Grassroots sporting clubs are a vital part of local communities, allowing people to share in a passion for their chosen sport and connect with others.
Grassroots sporting clubs are a vital part of local communities. They allow people to share in a passion for their chosen sport and connect with others.
With current coronavirus restrictions impacting the ability to train, participate or play in large groups, one of the many challenges for local clubs is keeping participants engaged and physically active, while also retaining a sense of community and togetherness.
The Warrnambool Athletics Club has adapted their running events during the pandemic, and even managed to attract new participants to the club. So, how did they go about it?
Virtual races for real participants
Ashley Ansell, President of the Warrnambool Athletics Club, knew that when current coronavirus restrictions came into effect events wouldn’t be able to be run as usual. So, the committee decided to host virtual races instead.
The route for each virtual running race is plotted in advance and participants are then given the chance to go out and run the course at a time which suits them. Runners need to record their time and then post it on the club’s Facebook page before the cut-off date of that event.
“We’ve had to evolve really and take it as a day-by-day basis,” Ashley explained.
The club has completed three virtual races, the first event was a 6km time trial, followed by 2 handicap events, where quicker runners are put at a slight disadvantage to slower runners to close the gap between the first and last runner’s time.
“We have a mix of time trial and handicap events which means that any person who chooses to run in any event will have a chance of winning regardless of whether you’re a fast or slow runner,” he said.
“It’s been really well supported by our members.”
Growing the sport in isolation
Existing club members aren’t the only ones embracing the virtual events. New participants to the sport have also got involved.
"The first event was probably more directed to existing members because we wanted to continue to support them, but there was also a sense this was an opportunity to encourage anyone to participate, especially when a lot of other activities have had to cease," Ashley said.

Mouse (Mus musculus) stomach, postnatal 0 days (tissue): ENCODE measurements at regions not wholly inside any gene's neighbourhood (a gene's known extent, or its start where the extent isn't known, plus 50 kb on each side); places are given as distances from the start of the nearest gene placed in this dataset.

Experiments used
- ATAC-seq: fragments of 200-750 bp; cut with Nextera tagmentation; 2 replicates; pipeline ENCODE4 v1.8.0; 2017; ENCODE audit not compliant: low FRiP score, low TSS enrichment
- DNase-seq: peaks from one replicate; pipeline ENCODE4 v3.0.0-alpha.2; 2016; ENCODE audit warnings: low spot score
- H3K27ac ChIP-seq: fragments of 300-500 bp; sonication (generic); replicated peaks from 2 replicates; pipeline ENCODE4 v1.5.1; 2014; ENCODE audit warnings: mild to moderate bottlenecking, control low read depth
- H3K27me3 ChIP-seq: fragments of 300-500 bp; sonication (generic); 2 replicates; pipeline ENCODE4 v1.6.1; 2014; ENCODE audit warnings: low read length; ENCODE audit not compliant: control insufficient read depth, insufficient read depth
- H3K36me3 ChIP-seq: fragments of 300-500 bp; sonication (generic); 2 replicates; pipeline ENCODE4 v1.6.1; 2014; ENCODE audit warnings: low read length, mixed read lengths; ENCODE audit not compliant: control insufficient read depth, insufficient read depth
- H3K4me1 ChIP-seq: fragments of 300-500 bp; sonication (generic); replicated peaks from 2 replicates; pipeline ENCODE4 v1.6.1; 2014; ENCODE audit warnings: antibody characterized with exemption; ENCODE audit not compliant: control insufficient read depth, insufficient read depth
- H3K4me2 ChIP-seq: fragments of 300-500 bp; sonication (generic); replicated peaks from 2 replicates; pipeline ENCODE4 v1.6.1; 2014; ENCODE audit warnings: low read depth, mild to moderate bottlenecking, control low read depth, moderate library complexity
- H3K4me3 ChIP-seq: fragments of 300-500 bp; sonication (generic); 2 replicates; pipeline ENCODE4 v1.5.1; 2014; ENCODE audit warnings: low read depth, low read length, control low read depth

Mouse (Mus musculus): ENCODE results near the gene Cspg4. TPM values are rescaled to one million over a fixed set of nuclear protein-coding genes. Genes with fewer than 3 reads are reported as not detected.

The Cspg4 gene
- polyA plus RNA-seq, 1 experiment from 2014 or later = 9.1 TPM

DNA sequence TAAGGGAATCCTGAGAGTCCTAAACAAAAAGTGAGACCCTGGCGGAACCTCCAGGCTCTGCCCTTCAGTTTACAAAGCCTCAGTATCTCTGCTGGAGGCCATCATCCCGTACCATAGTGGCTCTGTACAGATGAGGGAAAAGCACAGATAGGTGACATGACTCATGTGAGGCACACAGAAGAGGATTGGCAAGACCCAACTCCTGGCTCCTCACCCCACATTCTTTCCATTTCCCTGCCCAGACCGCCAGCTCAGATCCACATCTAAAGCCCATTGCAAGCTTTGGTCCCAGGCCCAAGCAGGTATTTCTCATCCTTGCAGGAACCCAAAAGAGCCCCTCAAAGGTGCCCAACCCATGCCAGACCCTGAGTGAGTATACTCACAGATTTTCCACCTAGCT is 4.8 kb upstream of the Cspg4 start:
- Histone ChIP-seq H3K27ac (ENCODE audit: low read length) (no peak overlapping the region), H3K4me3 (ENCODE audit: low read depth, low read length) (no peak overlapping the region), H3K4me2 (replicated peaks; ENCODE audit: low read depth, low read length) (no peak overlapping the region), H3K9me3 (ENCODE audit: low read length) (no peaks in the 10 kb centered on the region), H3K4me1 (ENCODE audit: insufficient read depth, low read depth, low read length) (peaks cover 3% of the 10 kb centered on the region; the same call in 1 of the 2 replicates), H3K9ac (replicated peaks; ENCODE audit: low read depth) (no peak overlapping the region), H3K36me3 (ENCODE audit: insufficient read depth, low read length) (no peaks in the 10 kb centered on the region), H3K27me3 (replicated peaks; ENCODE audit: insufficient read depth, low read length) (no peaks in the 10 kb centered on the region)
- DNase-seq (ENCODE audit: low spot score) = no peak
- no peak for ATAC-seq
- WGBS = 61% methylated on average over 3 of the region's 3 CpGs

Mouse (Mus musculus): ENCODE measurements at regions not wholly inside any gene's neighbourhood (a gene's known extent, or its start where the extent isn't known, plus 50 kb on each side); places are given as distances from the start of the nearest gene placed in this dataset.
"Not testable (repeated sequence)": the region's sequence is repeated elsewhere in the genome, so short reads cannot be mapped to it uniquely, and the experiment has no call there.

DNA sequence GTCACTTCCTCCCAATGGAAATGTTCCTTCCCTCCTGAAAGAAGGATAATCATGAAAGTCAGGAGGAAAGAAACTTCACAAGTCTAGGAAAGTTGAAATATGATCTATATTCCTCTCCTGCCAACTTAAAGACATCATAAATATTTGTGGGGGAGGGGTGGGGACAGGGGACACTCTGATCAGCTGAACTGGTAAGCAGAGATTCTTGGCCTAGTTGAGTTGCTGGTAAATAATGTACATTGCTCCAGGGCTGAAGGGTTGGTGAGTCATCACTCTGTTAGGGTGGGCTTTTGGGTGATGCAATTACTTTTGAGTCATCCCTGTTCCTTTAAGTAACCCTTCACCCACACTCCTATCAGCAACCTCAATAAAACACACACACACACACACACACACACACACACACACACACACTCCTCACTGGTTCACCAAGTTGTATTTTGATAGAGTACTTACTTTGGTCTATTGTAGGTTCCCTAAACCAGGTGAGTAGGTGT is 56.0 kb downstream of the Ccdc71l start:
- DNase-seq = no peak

"The club has actually gained 8 new members and a new sponsor, so it’s been really pleasing to see the club supported in such a way and recognised by the wider community."
With events now being held virtually, the flexibility of participation has also increased.
"It’s not just one day in the calendar where we’re asking people to run. With our virtual series we’re generally giving participants anywhere from 1 to 2 weeks to complete a set course. For that reason, we’d like to think we can incorporate these kinds of events into our normal running program going forward," he added.
“The more people we can attract to the sport and the club is definitely a positive. What this COVID-19 time has taught us is you have to be innovative and running is probably a sport which has really benefited.”
With all sorts of useful technology available to help, now is an opportunity for organisations to innovate to help members stay physically active while still fostering the sense of community so often found in local sports clubs.
To find out more about how Warrnambool Athletics Club has adapted during the pandemic, you can watch an interview with Ashley Ansell and South West Sport here.
Tips for engaging participants at a local sports club
1. Embrace the technology available such as mobile apps to set up running or workout groups
2. Entertain new ideas which might appeal to new members or people beginning in the sport
3. Allow participants to be flexible in the time they have to complete organised activities or events